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The family beach house, ski condo, lake cottage, or other vacation property is often cherished for the lifelong memories created and the traditions upheld. Understandably, many people want to keep these properties in the family for generations to come, with the intent of creating meaningful family traditions and history, strengthening family ties, and preserving a parent’s legacy into the future. 

However, many people believe (maybe hope) their children will work together to manage the property and use it to foster strong bonds among future generations. They may also believe their children and grandchildren will never want to sell the property and will want to continue the family traditions. But if not properly planned for, family vacation properties can also be a source of conflict and tension among family members.  

Managing and maintaining any real property, even the treasured family vacation property, is work and can be costly. That is why it is important to have a plan in place for how a family vacation property will be owned and managed. This plan should address all of the potential issues that could arise, such as:

  • Who pays for the ongoing maintenance expenses, property taxes, utilities and more?
  • Who will have the right to use the property if it cannot accommodate a growing extended family, friends and potentially in-laws?
  • Can the family property be rented to offset the expenses?
  • What happens if someone wants to sell their share of the property?

And the list goes on. Fortunately, as with many aspects of estate planning, the parental generation can set the family toward success with strong baseline planning. This includes setting up the ownership structure of the property and having conversations with loved ones about the terms of the plan and your specific wishes. 

Partnerships & Limited Liability Companies (LLCs)

One option for owning a family vacation property is to form a partnership or limited liability company (LLC). This will create a legal entity that can own and manage the property on behalf of the family. The underlying business documents (partnership or operating agreement) should clearly define the following details:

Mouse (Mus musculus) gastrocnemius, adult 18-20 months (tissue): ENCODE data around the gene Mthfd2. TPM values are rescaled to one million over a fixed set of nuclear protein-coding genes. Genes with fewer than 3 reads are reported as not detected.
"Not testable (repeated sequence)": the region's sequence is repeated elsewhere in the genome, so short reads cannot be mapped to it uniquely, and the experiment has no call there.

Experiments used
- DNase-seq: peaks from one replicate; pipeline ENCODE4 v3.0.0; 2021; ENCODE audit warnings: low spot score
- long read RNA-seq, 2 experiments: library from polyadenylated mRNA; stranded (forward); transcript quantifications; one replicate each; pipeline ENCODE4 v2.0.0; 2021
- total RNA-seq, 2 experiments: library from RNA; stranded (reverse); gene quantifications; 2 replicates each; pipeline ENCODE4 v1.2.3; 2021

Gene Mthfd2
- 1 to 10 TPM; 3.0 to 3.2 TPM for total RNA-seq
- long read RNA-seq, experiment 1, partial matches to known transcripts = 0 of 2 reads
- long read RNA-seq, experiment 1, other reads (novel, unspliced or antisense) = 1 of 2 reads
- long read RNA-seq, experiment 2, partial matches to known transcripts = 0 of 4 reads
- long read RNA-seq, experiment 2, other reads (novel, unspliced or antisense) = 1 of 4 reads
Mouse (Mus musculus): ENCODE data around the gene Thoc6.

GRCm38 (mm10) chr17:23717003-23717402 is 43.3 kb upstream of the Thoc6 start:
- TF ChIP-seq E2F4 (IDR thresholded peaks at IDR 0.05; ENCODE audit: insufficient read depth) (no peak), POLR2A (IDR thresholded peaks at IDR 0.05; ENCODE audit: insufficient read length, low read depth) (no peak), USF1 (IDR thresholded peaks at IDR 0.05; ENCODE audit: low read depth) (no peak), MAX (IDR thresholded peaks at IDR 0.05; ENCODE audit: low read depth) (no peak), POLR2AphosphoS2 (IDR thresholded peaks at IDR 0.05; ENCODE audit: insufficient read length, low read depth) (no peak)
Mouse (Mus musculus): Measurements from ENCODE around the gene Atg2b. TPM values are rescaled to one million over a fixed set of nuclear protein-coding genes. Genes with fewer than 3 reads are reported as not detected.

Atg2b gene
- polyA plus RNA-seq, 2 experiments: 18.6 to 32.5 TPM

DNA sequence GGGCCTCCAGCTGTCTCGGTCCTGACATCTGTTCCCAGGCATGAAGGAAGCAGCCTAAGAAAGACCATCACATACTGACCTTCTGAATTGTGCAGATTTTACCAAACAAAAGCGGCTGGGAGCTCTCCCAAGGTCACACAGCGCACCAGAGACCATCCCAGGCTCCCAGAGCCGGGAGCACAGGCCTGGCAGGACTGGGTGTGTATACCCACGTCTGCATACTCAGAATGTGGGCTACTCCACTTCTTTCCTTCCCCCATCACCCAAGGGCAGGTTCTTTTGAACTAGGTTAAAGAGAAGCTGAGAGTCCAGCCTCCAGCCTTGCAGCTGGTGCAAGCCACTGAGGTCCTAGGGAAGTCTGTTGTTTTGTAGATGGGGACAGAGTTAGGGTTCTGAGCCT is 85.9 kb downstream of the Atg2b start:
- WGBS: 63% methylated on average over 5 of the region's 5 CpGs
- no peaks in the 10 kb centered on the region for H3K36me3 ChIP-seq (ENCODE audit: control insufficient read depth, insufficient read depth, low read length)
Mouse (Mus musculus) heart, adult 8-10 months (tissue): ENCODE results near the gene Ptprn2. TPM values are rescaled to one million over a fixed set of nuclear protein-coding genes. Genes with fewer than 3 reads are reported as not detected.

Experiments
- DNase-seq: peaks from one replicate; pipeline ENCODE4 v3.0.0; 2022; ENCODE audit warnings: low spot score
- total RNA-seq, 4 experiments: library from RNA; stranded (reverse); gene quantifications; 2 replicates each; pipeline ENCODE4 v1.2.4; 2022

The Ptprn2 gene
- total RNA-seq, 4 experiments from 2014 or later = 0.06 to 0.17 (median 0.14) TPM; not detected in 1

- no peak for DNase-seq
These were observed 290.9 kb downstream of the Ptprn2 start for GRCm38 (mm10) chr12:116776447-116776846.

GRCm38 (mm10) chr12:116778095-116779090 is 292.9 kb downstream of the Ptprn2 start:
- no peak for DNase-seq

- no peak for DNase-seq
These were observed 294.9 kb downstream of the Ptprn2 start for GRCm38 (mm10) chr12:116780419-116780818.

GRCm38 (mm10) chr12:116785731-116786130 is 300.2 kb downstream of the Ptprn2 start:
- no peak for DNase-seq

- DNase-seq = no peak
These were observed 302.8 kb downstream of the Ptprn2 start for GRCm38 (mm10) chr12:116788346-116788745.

• The rights and responsibilities of each member;
  • Who will manage the property;
  • The creation of a budget for expenses, including compensation, if any, for the property manager;
  • The use of the property; and
  • The ability to transfer the property to others and buy-out provisions.

Communication & Goal Setting

It is also important to have a conversation with all family members who will be involved in the property ownership. This conversation should cover the family’s goals for the property, as well as any potential challenges that they may face. Transferring the property to the next generation (or to a trust for their benefit) during a parent’s lifetime can help create the norm for how the property will be managed after death. We also recommend that the entity which owns the property be funded with seed capital, either during life or at death, to facilitate the payment of property related expenses for a period of time after death. 

Many families successfully keep properties in the family for generations. However, sometimes on-going family ownership is not the best path for a particular situation. A conversation during the parent’s lifetime could reveal why on-going family ownership is not a good plan and prevent transforming a family treasure into a family burden. A well-crafted plan for a family property, including valuation and buy-out provisions for an exiting family member, helps keep the family relationships intact through these difficult transitions.

Here are some additional tips for planning for a family vacation property:

  • Start planning early. The earlier you start planning, the more time you will have to address all of the potential issues.
  • Get professional help. Contact your Wiggin and Dana attorney to help you create a plan that meets the specific needs of your family.
  • Be flexible. Things change, so be prepared to adjust your plan as needed.
  • Communicate with your family. Keep everyone involved in the planning process and make sure that everyone’s voices are heard.

By following this guide, we hope that you can help ensure that your family vacation property is a source of joy and happiness for generations to come. If you have any questions or need guidance on planning for your family vacation property, please do not hesitate to contact a Wiggin and Dana attorney. We are here to help you preserve your family legacy.

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